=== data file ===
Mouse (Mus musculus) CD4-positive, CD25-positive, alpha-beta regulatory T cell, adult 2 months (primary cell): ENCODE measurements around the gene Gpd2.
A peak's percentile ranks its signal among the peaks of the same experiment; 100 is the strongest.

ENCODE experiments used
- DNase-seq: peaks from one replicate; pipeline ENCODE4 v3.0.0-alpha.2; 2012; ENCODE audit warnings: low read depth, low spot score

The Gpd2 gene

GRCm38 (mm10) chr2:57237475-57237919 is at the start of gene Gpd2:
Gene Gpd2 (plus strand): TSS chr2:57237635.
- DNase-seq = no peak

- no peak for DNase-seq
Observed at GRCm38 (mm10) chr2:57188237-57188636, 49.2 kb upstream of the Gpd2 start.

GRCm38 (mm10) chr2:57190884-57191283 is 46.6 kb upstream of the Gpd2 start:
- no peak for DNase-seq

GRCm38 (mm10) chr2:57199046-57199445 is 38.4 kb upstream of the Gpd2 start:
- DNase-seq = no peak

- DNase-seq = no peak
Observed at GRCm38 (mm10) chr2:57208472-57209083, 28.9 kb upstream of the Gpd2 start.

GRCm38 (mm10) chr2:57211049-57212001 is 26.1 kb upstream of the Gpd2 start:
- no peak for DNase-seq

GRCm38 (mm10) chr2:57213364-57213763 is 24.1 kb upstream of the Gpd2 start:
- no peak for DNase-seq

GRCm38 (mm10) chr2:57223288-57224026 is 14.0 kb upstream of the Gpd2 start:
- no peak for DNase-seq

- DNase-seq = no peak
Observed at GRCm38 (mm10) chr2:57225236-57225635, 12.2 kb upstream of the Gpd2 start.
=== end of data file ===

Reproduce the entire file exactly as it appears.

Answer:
Mouse (Mus musculus) CD4-positive, CD25-positive, alpha-beta regulatory T cell, adult 2 months (primary cell): ENCODE measurements around the gene Gpd2.
A peak's percentile ranks its signal among the peaks of the same experiment; 100 is the strongest.

ENCODE experiments used
- DNase-seq: peaks from one replicate; pipeline ENCODE4 v3.0.0-alpha.2; 2012; ENCODE audit warnings: low read depth, low spot score

The Gpd2 gene

GRCm38 (mm10) chr2:57237475-57237919 is at the start of gene Gpd2:
Gene Gpd2 (plus strand): TSS chr2:57237635.
- DNase-seq = no peak

- no peak for DNase-seq
Observed at GRCm38 (mm10) chr2:57188237-57188636, 49.2 kb upstream of the Gpd2 start.

GRCm38 (mm10) chr2:57190884-57191283 is 46.6 kb upstream of the Gpd2 start:
- no peak for DNase-seq

GRCm38 (mm10) chr2:57199046-57199445 is 38.4 kb upstream of the Gpd2 start:
- DNase-seq = no peak

- DNase-seq = no peak
Observed at GRCm38 (mm10) chr2:57208472-57209083, 28.9 kb upstream of the Gpd2 start.

GRCm38 (mm10) chr2:57211049-57212001 is 26.1 kb upstream of the Gpd2 start:
- no peak for DNase-seq

GRCm38 (mm10) chr2:57213364-57213763 is 24.1 kb upstream of the Gpd2 start:
- no peak for DNase-seq

GRCm38 (mm10) chr2:57223288-57224026 is 14.0 kb upstream of the Gpd2 start:
- no peak for DNase-seq

- DNase-seq = no peak
Observed at GRCm38 (mm10) chr2:57225236-57225635, 12.2 kb upstream of the Gpd2 start.